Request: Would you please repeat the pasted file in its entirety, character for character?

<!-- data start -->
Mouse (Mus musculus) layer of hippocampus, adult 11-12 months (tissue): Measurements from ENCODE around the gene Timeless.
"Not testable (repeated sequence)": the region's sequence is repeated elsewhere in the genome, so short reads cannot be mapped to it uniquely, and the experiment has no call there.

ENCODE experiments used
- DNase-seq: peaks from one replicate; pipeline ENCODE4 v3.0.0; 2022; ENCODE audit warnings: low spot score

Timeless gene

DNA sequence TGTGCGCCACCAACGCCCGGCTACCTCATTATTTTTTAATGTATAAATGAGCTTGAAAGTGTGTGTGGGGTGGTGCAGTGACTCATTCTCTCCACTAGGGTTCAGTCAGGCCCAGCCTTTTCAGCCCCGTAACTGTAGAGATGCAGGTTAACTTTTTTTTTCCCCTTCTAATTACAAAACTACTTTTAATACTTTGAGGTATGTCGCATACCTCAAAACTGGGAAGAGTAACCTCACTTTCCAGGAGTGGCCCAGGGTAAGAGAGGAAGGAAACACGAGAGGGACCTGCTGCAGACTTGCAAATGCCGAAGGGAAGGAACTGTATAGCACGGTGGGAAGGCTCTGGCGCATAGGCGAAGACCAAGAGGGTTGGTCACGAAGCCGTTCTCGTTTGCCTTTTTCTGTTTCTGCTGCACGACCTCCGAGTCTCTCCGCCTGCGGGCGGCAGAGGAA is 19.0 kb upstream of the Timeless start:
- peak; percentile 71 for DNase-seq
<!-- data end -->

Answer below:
Mouse (Mus musculus) layer of hippocampus, adult 11-12 months (tissue): Measurements from ENCODE around the gene Timeless.
"Not testable (repeated sequence)": the region's sequence is repeated elsewhere in the genome, so short reads cannot be mapped to it uniquely, and the experiment has no call there.

ENCODE experiments used
- DNase-seq: peaks from one replicate; pipeline ENCODE4 v3.0.0; 2022; ENCODE audit warnings: low spot score

Timeless gene

DNA sequence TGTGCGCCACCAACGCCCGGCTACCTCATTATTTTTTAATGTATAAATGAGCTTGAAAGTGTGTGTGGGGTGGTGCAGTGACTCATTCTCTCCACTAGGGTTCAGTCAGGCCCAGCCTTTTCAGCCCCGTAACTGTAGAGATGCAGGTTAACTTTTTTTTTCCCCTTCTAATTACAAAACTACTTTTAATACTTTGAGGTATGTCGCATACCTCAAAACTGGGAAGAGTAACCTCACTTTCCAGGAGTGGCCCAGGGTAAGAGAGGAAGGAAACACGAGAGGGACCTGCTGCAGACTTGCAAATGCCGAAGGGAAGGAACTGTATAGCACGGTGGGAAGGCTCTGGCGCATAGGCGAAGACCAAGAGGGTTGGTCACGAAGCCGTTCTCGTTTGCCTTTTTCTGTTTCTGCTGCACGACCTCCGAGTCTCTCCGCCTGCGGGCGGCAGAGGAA is 19.0 kb upstream of the Timeless start:
- peak; percentile 71 for DNase-seq